Book Your Hotel
The deadline to reserve the AHA’s discounted conference hotel rooms is December 12. Rooms at the Sheraton Denver Downtown are still available, and attendees can use their Marriott rewards at this property.
Staying in the AHA’s housing block is a vital act of good citizenship. The AHA must fill a certain number of rooms to secure meeting space and other amenities, and fulfilling that obligation helps us offset some of the costs of organizing and holding the annual meeting.
By Nicholas L. Syrett
In the wake of the election of Donald Trump to the presidency, many queer people are fearful about losing the gains made in recent years in LGBT civil rights. Following the xenophobic and racist rhetoric emerging from his campaign, queer people of color, some of whom are undocumented or Muslim, are scared for what the future brings. At times like this, the work of queer historians is important in ensuring that the queer past is not erased altogether.
Continuing a four-year AHA tradition, the Hyatt Regency Denver and Sheraton Denver Downtown will be offering signature cocktails at their bars during the 2017 AHA annual meeting. Now it’s up to you to help us give these cocktails historically relevant names! Meeting location and general historical practices are always good starting points. Previous years’ winners included: The Bourbon Restoration, The Return of the Martini Guerre, and Revise and Resubmit.
By James Rick
While attending a panel on “the Culture Wars” in American history at the 2016 annual meeting of the American Historical Association in Atlanta, I was struck by something a fellow attendee said. As someone interested in cultural history, his comment, which concerned the influence of anthropological conceptions of culture on the way historians understand and employ the concept, felt important and worth wrestling with to me. I am now a graduate student, and this question, along with others that I encountered at the annual meeting, has stuck with me and often come up in the courses I am now taking.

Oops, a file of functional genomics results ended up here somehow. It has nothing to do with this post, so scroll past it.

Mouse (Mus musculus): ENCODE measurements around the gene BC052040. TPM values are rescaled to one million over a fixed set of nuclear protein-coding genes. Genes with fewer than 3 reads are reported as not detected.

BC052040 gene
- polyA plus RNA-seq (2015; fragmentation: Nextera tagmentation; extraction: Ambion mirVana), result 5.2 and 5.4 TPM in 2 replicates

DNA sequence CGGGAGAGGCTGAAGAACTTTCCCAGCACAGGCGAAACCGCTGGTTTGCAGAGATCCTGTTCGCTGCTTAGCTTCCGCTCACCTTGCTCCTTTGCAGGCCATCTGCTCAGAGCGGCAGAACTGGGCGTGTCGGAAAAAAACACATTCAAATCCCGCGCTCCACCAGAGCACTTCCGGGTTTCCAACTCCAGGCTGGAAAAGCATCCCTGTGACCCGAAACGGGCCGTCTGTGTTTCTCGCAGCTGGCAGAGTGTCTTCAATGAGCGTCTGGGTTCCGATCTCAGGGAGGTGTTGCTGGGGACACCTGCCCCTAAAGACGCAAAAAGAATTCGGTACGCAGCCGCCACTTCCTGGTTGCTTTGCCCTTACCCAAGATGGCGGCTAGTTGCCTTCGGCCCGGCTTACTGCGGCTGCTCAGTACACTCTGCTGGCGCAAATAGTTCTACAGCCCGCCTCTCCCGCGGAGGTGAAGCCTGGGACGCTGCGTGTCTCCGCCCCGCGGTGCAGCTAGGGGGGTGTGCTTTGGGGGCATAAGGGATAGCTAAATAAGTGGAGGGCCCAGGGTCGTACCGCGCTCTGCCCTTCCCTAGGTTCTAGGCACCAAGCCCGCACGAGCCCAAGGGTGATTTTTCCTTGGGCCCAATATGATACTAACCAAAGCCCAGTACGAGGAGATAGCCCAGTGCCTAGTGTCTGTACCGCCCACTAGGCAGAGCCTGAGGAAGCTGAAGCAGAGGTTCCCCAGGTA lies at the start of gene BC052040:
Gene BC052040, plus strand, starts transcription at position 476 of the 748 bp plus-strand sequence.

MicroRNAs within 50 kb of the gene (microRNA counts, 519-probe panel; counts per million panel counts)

By William Wei
An Asian American attorney contacted me recently to ask whether I knew that Denver once had a Chinatown. He expressed dismay that this historical fact was not widely known. There should be, at the very least, a sign to commemorate it, he said. It turns out he had called the right person—I did know that there was a Chinatown in Denver and I had even written articles about it.
By Dan Vandersommers
Over the past few years, the humanities have been confronting a paradigm shift.
After the cultural and linguistic turns of the 1970s and 1980s, ideas about language, meaning, representation, power, agency, othering, and knowledge-production redefined the humanities. Now, in 2016, new media, climate change, environmental catastrophe, terrorism, biotechnology, population growth, and globalization are destabilizing the core of the humanities. These forces are larger-than-human—they are seismic and are shifting intellectual terrain. They also require a change of perception—a new, less anthropocentric, vision for a new century.
Twitter is brewing with excitement these days in anticipation of the AHA’s 131st annual meeting! Already, enthusiastic presenters and attendees are tweeting about their sessions to the hashtag #aha17. (As with last year, please help spread the word that, since A-ha stole #aha2016, we’re now using the shortened version.)
By Sarah Shurts
I am always surprised that so many of my colleagues at two-year colleges don’t go to the AHA annual meeting. They all have high regard for the AHA itself and for its publications such as the American Historical Review. Many are even AHA members. But for various reasons they don’t think about attending the meeting or submitting a proposal. Some say it is because of the cost associated with travel, particularly if they have other conferences to attend.